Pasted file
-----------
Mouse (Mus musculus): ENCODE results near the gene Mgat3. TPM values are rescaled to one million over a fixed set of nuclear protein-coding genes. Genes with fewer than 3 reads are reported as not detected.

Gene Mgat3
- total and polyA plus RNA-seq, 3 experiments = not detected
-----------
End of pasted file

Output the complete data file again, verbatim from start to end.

Mouse (Mus musculus): ENCODE results near the gene Mgat3. TPM values are rescaled to one million over a fixed set of nuclear protein-coding genes. Genes with fewer than 3 reads are reported as not detected.

Gene Mgat3
- total and polyA plus RNA-seq, 3 experiments = not detected